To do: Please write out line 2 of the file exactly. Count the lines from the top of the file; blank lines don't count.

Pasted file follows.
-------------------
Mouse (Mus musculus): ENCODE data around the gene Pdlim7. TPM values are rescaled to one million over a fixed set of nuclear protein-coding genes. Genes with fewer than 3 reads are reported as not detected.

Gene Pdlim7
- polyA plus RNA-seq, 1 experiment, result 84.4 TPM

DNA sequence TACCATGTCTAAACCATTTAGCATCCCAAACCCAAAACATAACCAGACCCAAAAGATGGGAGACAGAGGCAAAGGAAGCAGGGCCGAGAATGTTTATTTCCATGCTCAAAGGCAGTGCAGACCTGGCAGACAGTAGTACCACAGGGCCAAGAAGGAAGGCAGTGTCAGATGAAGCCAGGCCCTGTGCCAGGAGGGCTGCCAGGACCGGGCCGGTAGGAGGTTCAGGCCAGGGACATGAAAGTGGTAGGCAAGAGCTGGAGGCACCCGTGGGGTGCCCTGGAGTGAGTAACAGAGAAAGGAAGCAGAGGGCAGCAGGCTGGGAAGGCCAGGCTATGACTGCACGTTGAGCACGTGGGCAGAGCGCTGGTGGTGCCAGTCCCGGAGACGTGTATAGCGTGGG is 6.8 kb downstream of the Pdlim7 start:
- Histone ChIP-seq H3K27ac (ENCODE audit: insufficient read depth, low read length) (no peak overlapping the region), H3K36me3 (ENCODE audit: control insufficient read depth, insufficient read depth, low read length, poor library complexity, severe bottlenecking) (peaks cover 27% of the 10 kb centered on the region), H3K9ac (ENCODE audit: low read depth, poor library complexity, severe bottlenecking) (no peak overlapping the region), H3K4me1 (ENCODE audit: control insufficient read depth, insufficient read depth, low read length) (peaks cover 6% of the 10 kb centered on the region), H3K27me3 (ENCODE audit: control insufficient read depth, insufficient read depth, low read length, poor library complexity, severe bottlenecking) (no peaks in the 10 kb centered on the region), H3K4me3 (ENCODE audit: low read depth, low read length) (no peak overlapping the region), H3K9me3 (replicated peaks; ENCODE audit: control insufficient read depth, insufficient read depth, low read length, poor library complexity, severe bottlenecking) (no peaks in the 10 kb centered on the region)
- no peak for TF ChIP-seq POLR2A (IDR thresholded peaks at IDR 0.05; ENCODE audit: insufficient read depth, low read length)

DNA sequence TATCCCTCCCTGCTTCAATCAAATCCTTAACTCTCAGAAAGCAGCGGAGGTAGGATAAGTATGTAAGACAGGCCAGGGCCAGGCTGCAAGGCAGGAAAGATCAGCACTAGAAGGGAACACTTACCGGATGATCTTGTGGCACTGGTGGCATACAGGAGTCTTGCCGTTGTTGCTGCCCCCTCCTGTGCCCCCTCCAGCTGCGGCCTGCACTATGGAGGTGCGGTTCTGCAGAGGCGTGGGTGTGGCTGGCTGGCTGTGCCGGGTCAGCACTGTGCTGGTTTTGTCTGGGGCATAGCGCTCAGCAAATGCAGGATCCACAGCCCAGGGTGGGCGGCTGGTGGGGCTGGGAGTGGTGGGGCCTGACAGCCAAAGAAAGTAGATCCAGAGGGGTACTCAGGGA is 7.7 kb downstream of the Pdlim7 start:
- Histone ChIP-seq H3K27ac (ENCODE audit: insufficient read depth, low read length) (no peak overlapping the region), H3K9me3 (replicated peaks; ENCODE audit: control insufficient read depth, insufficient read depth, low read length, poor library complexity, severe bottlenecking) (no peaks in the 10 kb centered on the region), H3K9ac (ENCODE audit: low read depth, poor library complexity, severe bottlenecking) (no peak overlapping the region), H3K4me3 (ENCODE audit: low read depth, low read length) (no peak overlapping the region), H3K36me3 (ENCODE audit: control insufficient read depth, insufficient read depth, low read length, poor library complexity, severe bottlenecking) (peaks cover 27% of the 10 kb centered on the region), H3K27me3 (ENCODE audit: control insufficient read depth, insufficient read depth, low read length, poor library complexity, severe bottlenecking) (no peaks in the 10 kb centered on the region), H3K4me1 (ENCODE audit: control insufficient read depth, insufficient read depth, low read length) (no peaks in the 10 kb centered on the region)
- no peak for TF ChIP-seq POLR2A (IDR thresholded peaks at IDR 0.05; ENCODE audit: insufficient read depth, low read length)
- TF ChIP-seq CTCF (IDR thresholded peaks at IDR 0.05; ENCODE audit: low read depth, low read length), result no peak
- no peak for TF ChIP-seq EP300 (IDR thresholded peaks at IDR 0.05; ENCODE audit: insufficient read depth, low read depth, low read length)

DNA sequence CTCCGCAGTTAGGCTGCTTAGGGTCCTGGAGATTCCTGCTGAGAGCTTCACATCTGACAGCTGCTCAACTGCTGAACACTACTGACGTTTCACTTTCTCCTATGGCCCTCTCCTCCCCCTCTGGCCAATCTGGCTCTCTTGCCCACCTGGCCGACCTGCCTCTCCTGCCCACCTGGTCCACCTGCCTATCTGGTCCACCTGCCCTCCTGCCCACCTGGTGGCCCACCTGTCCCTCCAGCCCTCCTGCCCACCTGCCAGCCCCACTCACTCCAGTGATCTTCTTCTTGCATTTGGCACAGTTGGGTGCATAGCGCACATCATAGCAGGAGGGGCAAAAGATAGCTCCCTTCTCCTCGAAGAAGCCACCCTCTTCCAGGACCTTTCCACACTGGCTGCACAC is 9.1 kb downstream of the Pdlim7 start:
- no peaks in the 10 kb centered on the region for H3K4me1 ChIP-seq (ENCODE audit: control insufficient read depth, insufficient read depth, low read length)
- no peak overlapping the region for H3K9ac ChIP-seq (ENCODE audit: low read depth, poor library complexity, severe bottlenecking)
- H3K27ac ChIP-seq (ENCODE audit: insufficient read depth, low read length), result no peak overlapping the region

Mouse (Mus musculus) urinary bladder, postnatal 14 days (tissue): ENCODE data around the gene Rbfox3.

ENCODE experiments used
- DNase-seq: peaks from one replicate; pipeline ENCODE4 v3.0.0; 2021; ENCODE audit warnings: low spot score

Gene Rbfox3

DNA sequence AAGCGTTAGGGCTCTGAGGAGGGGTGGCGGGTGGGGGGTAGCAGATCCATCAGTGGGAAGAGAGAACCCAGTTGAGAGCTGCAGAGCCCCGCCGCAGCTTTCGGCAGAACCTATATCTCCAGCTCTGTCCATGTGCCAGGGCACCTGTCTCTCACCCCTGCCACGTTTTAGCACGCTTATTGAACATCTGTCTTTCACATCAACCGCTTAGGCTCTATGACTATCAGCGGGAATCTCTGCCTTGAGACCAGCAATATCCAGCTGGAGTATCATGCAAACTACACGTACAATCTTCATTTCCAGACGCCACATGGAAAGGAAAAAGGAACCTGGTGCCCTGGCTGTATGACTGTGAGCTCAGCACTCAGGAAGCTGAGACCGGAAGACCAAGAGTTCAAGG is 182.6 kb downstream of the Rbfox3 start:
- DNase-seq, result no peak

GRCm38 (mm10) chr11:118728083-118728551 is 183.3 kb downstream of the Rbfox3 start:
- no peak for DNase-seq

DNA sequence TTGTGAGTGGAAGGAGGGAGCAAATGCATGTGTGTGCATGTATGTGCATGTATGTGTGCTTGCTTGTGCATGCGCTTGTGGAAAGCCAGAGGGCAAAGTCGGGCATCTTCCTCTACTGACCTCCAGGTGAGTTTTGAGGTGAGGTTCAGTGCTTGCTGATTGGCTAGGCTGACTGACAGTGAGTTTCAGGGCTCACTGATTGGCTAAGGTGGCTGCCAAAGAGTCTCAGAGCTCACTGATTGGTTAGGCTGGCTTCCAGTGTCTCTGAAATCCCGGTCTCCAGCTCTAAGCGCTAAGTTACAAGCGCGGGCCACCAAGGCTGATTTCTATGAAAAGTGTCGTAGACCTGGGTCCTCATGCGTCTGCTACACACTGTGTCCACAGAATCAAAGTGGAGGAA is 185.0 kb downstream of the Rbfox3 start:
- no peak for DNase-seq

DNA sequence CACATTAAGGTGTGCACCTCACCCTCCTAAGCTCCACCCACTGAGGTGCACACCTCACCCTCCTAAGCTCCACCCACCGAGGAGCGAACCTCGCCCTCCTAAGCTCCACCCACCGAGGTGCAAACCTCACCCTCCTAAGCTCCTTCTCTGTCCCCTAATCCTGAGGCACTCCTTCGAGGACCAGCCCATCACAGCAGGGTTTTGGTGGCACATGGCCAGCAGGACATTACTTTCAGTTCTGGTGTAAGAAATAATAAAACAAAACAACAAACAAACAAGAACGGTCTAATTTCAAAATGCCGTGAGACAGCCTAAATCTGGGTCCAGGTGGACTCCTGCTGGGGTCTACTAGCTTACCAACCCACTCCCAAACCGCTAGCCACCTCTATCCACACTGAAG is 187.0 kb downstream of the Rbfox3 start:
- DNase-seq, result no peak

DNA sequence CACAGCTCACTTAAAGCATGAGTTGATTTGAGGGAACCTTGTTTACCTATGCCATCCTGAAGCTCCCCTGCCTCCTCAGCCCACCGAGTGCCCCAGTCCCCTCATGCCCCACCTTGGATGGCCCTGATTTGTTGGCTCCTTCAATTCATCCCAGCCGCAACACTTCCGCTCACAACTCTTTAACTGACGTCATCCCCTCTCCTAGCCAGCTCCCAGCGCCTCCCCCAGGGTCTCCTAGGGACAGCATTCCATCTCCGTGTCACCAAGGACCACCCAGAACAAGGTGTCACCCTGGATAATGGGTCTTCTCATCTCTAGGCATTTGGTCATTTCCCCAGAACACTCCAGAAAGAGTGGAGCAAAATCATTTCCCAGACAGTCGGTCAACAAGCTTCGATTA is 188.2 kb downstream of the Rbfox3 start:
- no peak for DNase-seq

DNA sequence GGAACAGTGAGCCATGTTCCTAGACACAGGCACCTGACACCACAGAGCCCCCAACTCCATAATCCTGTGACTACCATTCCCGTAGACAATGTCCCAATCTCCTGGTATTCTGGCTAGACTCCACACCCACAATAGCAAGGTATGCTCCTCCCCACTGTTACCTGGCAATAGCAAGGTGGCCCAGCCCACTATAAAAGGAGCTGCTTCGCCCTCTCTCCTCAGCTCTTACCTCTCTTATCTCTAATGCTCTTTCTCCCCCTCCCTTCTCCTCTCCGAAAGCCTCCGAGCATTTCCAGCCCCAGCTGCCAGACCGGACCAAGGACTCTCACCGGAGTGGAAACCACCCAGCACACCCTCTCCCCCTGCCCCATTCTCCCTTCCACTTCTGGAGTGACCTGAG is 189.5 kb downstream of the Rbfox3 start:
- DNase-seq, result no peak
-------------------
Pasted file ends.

Gene Pdlim7